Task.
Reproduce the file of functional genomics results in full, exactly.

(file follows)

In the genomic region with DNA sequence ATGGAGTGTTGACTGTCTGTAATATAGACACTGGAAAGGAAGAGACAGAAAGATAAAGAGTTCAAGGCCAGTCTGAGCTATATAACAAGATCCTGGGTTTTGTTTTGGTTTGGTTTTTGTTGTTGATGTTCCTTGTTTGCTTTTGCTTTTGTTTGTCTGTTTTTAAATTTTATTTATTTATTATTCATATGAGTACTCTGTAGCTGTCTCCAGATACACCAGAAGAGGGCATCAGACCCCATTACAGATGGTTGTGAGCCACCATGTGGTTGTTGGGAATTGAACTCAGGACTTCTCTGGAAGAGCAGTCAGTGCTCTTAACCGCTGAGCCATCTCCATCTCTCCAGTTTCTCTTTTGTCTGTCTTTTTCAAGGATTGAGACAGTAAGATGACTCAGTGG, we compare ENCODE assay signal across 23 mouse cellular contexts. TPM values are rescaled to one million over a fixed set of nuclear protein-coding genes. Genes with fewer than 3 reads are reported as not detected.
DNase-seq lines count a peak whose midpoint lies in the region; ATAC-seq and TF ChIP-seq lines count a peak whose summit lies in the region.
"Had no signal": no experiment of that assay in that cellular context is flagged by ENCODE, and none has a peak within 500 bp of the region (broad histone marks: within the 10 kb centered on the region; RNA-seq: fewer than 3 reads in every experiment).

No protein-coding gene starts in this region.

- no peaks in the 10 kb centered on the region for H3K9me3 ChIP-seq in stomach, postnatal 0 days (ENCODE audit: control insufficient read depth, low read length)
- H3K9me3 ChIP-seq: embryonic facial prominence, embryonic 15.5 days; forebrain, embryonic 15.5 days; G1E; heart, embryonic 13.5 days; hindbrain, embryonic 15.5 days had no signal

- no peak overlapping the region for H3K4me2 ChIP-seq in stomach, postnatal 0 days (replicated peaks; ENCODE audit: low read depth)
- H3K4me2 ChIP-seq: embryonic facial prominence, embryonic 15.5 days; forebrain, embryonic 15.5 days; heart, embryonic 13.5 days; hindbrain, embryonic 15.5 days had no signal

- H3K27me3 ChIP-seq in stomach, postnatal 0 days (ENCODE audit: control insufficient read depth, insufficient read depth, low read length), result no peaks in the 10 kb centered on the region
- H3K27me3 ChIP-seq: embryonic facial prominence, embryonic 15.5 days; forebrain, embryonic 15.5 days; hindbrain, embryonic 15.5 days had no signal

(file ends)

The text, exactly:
In the genomic region with DNA sequence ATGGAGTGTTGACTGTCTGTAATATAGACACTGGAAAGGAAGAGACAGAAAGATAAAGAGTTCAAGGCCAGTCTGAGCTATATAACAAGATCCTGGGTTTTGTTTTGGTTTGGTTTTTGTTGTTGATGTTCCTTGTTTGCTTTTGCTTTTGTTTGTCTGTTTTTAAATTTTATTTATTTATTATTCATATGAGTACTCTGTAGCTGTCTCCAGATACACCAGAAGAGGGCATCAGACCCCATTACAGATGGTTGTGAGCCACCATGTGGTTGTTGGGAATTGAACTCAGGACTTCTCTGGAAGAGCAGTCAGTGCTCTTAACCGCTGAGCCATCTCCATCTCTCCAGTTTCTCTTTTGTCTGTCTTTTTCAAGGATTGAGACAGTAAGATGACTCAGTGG, we compare ENCODE assay signal across 23 mouse cellular contexts. TPM values are rescaled to one million over a fixed set of nuclear protein-coding genes. Genes with fewer than 3 reads are reported as not detected.
DNase-seq lines count a peak whose midpoint lies in the region; ATAC-seq and TF ChIP-seq lines count a peak whose summit lies in the region.
"Had no signal": no experiment of that assay in that cellular context is flagged by ENCODE, and none has a peak within 500 bp of the region (broad histone marks: within the 10 kb centered on the region; RNA-seq: fewer than 3 reads in every experiment).

No protein-coding gene starts in this region.

- no peaks in the 10 kb centered on the region for H3K9me3 ChIP-seq in stomach, postnatal 0 days (ENCODE audit: control insufficient read depth, low read length)
- H3K9me3 ChIP-seq: embryonic facial prominence, embryonic 15.5 days; forebrain, embryonic 15.5 days; G1E; heart, embryonic 13.5 days; hindbrain, embryonic 15.5 days had no signal

- no peak overlapping the region for H3K4me2 ChIP-seq in stomach, postnatal 0 days (replicated peaks; ENCODE audit: low read depth)
- H3K4me2 ChIP-seq: embryonic facial prominence, embryonic 15.5 days; forebrain, embryonic 15.5 days; heart, embryonic 13.5 days; hindbrain, embryonic 15.5 days had no signal

- H3K27me3 ChIP-seq in stomach, postnatal 0 days (ENCODE audit: control insufficient read depth, insufficient read depth, low read length), result no peaks in the 10 kb centered on the region
- H3K27me3 ChIP-seq: embryonic facial prominence, embryonic 15.5 days; forebrain, embryonic 15.5 days; hindbrain, embryonic 15.5 days had no signal